While we are clearly heading for a hung paarliament now, the exact nature of this hung parliament depend a great deal on the exact make-up of the Parliament.
It is now clear that we will see sitting rural independent MPs Rob Oakeshott, Bob Katter and Tony Windsor win re-election. In addition, Adam Bandt has won the seat of Melbourne for the Greens, and the WA Nationals’ Tony Crook has won the seat of O’Connor, and has not agreed to sit with the Coalition. In addition, it is possible that former Green Andrew Wilkie will win the seat of Denison as an independent.
As it stands, the Coalition holds 72 seats (excluding O’Connor), and the ALP also holds 72 seats. The closest seat at the moment is the Perth seat of Hasluck, where the Liberal Party is leading by less than 400 votes.
On my count, if the ALP reaches 73 seats (or 74 if they win Denison), then it becomes almost impossible for Tony Abbott to form a government. Greens MP Adam Bandt has already said he will support the ALP, although that doesn’t mean that he will give up that vote without any concessions. In addition, you would have to tip Wilkie to support the ALP, although it would be more in his interest to leave open the option of doing otherwise. If Wilkie and Bandt support the ALP, it becomes impossible for Abbott to find 76 votes.
73 is also the magic number because it allows Katter, Oakeshott and Windsor to swing as a block behind one party or the other, leaving Bandt and Wilkie out in the cold (although a Labor minority government would also likely want a positive relationship with Bandt and Wilkie, especially considering that the Greens also have a solid lock on the Senate balance of power, and you cannot separate any agreement with Bandt for his support in the House of Representatives from Labor-Greens relationship in the Senate.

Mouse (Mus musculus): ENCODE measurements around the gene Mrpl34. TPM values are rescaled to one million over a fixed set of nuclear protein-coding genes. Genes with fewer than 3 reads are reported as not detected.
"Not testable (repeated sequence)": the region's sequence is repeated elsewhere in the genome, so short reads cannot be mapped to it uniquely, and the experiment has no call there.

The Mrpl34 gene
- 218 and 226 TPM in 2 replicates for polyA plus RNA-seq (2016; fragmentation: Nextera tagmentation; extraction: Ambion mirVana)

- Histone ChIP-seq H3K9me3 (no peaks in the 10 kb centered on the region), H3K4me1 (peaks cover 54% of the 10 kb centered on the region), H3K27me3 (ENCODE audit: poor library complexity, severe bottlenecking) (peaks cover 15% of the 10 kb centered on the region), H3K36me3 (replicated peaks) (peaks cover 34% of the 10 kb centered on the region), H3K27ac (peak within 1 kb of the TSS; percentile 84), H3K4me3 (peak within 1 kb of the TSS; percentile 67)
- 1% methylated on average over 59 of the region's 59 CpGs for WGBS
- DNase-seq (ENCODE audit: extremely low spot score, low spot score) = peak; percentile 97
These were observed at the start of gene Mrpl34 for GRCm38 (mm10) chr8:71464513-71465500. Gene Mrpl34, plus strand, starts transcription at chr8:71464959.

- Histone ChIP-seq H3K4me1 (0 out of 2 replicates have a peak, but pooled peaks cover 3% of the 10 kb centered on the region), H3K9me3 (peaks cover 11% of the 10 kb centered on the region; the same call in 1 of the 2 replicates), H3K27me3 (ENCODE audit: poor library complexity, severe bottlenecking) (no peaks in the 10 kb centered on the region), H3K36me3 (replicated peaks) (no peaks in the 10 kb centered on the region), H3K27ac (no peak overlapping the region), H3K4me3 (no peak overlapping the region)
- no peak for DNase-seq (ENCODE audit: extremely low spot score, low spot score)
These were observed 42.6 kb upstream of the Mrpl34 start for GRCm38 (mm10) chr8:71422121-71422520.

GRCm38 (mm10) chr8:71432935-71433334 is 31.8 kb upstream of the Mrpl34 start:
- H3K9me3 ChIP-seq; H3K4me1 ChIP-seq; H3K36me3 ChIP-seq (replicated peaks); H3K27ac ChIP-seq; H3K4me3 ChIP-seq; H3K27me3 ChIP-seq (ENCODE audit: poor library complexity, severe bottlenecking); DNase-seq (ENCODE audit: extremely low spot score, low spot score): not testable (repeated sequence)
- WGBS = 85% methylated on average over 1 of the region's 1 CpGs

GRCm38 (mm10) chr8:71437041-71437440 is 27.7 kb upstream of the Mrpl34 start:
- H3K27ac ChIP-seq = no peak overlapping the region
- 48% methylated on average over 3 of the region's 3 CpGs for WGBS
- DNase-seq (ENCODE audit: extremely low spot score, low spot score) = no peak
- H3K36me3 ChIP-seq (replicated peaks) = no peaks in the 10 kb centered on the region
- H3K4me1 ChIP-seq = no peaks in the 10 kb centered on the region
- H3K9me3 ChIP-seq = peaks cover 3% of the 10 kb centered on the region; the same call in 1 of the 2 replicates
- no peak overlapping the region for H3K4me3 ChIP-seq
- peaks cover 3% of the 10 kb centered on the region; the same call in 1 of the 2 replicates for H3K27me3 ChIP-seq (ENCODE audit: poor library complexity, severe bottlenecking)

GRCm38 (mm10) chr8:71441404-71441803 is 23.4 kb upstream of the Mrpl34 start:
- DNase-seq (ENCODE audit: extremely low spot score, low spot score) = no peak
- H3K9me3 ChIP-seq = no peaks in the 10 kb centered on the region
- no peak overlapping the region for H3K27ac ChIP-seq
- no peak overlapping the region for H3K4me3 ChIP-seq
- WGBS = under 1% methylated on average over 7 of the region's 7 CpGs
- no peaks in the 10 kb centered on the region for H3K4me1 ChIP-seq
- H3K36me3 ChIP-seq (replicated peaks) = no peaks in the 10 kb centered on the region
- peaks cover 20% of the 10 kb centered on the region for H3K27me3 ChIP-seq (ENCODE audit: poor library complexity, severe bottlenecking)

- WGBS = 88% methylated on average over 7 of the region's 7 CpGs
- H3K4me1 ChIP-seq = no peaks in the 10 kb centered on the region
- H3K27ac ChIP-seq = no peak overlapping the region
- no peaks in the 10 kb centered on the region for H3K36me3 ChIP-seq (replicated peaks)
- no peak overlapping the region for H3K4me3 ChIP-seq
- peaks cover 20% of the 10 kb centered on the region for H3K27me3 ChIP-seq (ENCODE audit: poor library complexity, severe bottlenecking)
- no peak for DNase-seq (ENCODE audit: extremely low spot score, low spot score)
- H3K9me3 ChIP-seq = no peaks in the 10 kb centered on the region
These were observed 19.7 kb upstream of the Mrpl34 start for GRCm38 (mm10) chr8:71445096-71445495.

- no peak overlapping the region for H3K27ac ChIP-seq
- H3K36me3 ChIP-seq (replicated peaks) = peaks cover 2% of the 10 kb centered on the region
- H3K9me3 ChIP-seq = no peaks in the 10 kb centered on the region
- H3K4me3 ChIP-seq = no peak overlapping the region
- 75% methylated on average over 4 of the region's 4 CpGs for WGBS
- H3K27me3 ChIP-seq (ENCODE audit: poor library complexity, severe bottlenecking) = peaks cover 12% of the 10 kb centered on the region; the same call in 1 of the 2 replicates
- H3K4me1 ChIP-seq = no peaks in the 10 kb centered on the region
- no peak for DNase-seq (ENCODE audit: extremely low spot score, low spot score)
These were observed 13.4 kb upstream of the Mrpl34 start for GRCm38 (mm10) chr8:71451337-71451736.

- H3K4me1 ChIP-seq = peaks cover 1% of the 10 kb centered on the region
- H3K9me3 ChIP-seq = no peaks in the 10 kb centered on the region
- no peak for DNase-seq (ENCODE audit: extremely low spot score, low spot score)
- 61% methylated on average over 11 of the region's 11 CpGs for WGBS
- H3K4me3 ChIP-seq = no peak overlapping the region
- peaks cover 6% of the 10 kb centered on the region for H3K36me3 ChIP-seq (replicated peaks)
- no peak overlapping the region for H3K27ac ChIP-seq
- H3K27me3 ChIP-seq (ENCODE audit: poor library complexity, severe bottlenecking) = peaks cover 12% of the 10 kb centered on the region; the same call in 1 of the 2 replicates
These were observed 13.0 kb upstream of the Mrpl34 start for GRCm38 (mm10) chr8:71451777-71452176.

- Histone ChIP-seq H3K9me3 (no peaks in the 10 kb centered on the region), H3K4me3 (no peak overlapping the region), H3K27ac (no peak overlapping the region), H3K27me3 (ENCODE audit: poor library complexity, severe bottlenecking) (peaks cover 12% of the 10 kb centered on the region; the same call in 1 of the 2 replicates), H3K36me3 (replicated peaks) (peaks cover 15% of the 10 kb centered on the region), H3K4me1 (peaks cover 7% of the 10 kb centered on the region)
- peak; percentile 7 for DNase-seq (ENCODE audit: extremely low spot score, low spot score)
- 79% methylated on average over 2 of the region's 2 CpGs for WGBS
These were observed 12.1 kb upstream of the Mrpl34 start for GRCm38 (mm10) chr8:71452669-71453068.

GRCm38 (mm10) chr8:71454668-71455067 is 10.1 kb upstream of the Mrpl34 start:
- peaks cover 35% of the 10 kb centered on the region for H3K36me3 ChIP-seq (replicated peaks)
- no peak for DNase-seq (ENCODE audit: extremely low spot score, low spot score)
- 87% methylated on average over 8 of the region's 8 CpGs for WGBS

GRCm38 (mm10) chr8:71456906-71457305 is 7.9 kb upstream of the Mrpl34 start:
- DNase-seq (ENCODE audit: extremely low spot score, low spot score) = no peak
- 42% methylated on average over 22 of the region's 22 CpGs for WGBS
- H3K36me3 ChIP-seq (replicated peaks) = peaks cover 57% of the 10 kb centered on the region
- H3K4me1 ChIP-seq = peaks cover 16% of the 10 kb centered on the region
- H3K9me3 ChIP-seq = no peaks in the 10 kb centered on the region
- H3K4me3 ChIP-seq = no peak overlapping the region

While you can’t count on Tony Crook to fall in line with the Coalition consistently, I can’t see him supporting the ALP. The relationship between the Liberal Party and the WA Nationals is more like the relationship between the ALP and the Greens – parties on the same side of the political divide, but with deep differences and conflict. I tend to think Crook will end up balancing out Bandt – a thorn in the Liberal Party’s side, but someone who will end up going his way. If Katter, Oakeshott and Windsor were to do a deal with the Coalition, it would likely also be able to cover Crook, who shares some common ground with the east coast independents.
Bearing all that in mind, to form a stable government with the three rural independents, the ALP needs to win 73 seats, and the Coalition needs to win 72 seats plus Tony Crook in O’Connor.
The votes of Wilkie and Bandt only come into play if a major party manages to break apart the group of three rural independents, or if the rural independents opt to go with the smaller of the two parties. If the ALP wins only 72 seats, it is plausible that the government could be supported by the rural independents and Bandt and Wilkie, but it would be much harder to construct.